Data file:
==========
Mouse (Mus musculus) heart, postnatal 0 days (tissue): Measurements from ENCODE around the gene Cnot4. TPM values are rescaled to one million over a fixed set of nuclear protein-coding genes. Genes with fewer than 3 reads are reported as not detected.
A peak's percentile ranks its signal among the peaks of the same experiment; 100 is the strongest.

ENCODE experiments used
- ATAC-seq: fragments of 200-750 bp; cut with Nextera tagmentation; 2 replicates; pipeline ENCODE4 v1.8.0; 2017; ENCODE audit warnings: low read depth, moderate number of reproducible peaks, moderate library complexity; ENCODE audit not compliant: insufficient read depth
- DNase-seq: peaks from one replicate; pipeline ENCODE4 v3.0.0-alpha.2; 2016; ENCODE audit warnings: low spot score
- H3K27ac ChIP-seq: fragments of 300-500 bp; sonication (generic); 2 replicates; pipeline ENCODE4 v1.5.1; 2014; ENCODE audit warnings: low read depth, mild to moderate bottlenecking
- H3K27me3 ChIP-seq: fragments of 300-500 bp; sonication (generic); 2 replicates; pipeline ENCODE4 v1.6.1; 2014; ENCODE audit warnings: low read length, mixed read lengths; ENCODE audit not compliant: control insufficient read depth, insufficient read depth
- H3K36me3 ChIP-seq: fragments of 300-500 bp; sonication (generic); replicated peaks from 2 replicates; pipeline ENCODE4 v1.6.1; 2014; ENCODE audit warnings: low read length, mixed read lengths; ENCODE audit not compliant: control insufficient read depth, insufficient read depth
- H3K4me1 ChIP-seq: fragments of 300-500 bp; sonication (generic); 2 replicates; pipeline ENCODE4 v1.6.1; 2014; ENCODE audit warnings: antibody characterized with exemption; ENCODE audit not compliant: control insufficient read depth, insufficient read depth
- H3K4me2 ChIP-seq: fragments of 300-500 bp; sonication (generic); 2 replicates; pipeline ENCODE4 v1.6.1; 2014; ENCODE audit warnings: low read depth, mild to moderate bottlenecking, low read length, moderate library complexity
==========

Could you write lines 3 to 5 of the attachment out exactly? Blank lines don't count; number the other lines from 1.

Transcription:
ENCODE experiments used
- ATAC-seq: fragments of 200-750 bp; cut with Nextera tagmentation; 2 replicates; pipeline ENCODE4 v1.8.0; 2017; ENCODE audit warnings: low read depth, moderate number of reproducible peaks, moderate library complexity; ENCODE audit not compliant: insufficient read depth
- DNase-seq: peaks from one replicate; pipeline ENCODE4 v3.0.0-alpha.2; 2016; ENCODE audit warnings: low spot score